It has been suggested that Europeanisation enhances the possibilities of resolving a conflict. Indeed, the positive impact of Europeanisation on the stabilisation of some conflicts such as the ones in Northern Ireland, Serbia/Kosovo and Serbia/Montenegro is well attested.
But what happens when a State withdraws from the EU? Does its detachment from the EU structures lead to the deterioration of the environment of a given conflict? Brexit offers a unique opportunity to analyse this unprecedented phenomenon as it will affect three territorial borders that are all somehow linked with conflicts.
The aim of the project is precisely to assess the effect of Brexit on the territorial borders in Ireland, Gibraltar and Cyprus (where the UK has two Sovereign Base Areas) and the conflicts linked with them. It will do so by focusing on four distinct but interrelated aspects:
1. Brexit Challenges on borders and the conflicts linked with them;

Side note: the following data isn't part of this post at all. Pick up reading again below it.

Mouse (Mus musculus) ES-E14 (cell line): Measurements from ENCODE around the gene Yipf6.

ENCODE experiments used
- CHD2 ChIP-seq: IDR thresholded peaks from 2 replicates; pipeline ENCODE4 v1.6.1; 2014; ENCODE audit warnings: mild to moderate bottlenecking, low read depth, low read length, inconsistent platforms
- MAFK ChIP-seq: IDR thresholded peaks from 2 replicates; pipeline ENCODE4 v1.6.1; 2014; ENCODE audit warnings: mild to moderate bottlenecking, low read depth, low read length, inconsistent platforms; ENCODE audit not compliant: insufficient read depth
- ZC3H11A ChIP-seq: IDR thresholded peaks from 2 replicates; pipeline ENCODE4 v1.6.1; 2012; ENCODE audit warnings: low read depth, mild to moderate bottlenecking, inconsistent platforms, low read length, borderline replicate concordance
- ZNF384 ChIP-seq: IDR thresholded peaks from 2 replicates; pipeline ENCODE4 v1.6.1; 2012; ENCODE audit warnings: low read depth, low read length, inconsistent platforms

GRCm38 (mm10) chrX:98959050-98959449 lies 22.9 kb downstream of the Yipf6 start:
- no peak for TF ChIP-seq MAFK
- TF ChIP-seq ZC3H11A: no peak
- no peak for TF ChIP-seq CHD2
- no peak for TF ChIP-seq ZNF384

2. The visions of the UK, the EU and its Member States in addressing those challenges;
3. The idea of differentiated Brexit;
4. Lessons to be learned from other borders and conflicts.
Meet the team running the project.
Three Background Papers
The project builds on Nikos's previous research on the interrelationship between EU law, comparative constitutional law and conflict resolution theory. Here are three papers that provide for the theoretical background of the current project.
The Conference Programme
The Conference will take place on 26 January 2018 in the Reading Room of the Carlton House Terrace, British Academy, London.
Here, we will be publishing the final conference programme.
Find short biographical notes of the participants.
In this section, we will be uploading the presentations of the participants.
The Policy Briefs
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